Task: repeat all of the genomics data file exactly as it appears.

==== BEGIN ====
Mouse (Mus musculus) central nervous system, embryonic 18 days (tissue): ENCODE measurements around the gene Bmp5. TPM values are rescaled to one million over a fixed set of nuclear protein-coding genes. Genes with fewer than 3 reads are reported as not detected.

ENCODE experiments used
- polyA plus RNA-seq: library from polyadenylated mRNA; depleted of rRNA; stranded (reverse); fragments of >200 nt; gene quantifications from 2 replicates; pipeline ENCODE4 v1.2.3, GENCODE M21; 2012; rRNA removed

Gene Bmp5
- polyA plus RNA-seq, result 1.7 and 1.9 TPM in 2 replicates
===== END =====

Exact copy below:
Mouse (Mus musculus) central nervous system, embryonic 18 days (tissue): ENCODE measurements around the gene Bmp5. TPM values are rescaled to one million over a fixed set of nuclear protein-coding genes. Genes with fewer than 3 reads are reported as not detected.

ENCODE experiments used
- polyA plus RNA-seq: library from polyadenylated mRNA; depleted of rRNA; stranded (reverse); fragments of >200 nt; gene quantifications from 2 replicates; pipeline ENCODE4 v1.2.3, GENCODE M21; 2012; rRNA removed

Gene Bmp5
- polyA plus RNA-seq, result 1.7 and 1.9 TPM in 2 replicates